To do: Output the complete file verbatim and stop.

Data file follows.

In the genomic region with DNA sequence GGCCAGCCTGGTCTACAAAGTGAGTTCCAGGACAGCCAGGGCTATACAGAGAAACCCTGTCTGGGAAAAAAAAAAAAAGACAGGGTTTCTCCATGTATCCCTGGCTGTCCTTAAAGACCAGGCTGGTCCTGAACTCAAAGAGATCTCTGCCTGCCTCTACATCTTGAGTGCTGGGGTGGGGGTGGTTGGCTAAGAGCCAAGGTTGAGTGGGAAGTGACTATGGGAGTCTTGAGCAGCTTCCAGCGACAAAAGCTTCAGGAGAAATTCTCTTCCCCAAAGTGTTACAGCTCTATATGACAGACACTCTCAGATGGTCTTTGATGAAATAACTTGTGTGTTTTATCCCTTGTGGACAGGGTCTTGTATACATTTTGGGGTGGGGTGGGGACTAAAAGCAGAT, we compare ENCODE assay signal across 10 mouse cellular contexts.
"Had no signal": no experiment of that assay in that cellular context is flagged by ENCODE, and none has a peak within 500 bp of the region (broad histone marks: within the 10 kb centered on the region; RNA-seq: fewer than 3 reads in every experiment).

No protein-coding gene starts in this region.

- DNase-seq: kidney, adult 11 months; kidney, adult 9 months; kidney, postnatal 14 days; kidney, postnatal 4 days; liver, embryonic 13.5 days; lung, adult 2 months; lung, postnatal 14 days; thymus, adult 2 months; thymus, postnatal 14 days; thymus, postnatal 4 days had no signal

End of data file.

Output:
In the genomic region with DNA sequence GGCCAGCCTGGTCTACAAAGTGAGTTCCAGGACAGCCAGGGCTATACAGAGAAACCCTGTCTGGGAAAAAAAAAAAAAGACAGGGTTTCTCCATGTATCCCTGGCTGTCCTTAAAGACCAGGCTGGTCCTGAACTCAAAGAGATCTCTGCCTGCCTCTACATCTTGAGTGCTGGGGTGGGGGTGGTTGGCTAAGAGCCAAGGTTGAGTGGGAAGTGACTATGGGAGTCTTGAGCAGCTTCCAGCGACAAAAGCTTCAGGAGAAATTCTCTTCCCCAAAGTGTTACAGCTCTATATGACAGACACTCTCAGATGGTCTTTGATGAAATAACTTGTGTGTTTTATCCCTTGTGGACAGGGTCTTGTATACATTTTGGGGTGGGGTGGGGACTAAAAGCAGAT, we compare ENCODE assay signal across 10 mouse cellular contexts.
"Had no signal": no experiment of that assay in that cellular context is flagged by ENCODE, and none has a peak within 500 bp of the region (broad histone marks: within the 10 kb centered on the region; RNA-seq: fewer than 3 reads in every experiment).

No protein-coding gene starts in this region.

- DNase-seq: kidney, adult 11 months; kidney, adult 9 months; kidney, postnatal 14 days; kidney, postnatal 4 days; liver, embryonic 13.5 days; lung, adult 2 months; lung, postnatal 14 days; thymus, adult 2 months; thymus, postnatal 14 days; thymus, postnatal 4 days had no signal